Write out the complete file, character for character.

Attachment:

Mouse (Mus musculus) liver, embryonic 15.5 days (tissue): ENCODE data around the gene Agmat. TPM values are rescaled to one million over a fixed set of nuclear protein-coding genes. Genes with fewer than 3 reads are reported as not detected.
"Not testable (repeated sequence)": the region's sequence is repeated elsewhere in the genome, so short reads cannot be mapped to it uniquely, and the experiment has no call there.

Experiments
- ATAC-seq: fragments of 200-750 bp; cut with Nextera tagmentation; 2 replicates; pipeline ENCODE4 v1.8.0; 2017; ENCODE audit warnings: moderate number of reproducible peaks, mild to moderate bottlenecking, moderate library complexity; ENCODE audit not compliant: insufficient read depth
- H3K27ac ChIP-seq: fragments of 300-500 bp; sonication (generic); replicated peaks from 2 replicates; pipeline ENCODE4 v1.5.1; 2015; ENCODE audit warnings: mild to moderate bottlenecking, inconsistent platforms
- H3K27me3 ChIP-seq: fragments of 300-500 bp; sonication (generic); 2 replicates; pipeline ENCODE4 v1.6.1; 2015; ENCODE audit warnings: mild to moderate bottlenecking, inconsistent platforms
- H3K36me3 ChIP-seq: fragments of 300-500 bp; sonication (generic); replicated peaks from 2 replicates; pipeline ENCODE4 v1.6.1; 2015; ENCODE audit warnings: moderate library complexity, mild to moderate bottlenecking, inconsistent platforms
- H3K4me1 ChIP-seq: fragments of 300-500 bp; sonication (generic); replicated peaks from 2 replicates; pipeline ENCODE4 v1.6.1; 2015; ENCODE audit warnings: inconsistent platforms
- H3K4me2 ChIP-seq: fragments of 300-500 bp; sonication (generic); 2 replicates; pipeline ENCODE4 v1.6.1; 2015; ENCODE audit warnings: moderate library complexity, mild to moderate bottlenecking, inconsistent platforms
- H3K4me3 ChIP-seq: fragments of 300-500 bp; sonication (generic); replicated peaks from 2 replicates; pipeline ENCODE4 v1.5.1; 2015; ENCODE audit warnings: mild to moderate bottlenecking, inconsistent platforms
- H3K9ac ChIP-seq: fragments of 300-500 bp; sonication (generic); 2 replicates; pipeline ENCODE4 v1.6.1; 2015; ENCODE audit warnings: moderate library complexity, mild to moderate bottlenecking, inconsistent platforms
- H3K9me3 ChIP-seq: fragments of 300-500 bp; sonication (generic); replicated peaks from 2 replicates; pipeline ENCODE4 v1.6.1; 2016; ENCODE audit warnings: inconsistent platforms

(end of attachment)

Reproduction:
Mouse (Mus musculus) liver, embryonic 15.5 days (tissue): ENCODE data around the gene Agmat. TPM values are rescaled to one million over a fixed set of nuclear protein-coding genes. Genes with fewer than 3 reads are reported as not detected.
"Not testable (repeated sequence)": the region's sequence is repeated elsewhere in the genome, so short reads cannot be mapped to it uniquely, and the experiment has no call there.

Experiments
- ATAC-seq: fragments of 200-750 bp; cut with Nextera tagmentation; 2 replicates; pipeline ENCODE4 v1.8.0; 2017; ENCODE audit warnings: moderate number of reproducible peaks, mild to moderate bottlenecking, moderate library complexity; ENCODE audit not compliant: insufficient read depth
- H3K27ac ChIP-seq: fragments of 300-500 bp; sonication (generic); replicated peaks from 2 replicates; pipeline ENCODE4 v1.5.1; 2015; ENCODE audit warnings: mild to moderate bottlenecking, inconsistent platforms
- H3K27me3 ChIP-seq: fragments of 300-500 bp; sonication (generic); 2 replicates; pipeline ENCODE4 v1.6.1; 2015; ENCODE audit warnings: mild to moderate bottlenecking, inconsistent platforms
- H3K36me3 ChIP-seq: fragments of 300-500 bp; sonication (generic); replicated peaks from 2 replicates; pipeline ENCODE4 v1.6.1; 2015; ENCODE audit warnings: moderate library complexity, mild to moderate bottlenecking, inconsistent platforms
- H3K4me1 ChIP-seq: fragments of 300-500 bp; sonication (generic); replicated peaks from 2 replicates; pipeline ENCODE4 v1.6.1; 2015; ENCODE audit warnings: inconsistent platforms
- H3K4me2 ChIP-seq: fragments of 300-500 bp; sonication (generic); 2 replicates; pipeline ENCODE4 v1.6.1; 2015; ENCODE audit warnings: moderate library complexity, mild to moderate bottlenecking, inconsistent platforms
- H3K4me3 ChIP-seq: fragments of 300-500 bp; sonication (generic); replicated peaks from 2 replicates; pipeline ENCODE4 v1.5.1; 2015; ENCODE audit warnings: mild to moderate bottlenecking, inconsistent platforms
- H3K9ac ChIP-seq: fragments of 300-500 bp; sonication (generic); 2 replicates; pipeline ENCODE4 v1.6.1; 2015; ENCODE audit warnings: moderate library complexity, mild to moderate bottlenecking, inconsistent platforms
- H3K9me3 ChIP-seq: fragments of 300-500 bp; sonication (generic); replicated peaks from 2 replicates; pipeline ENCODE4 v1.6.1; 2016; ENCODE audit warnings: inconsistent platforms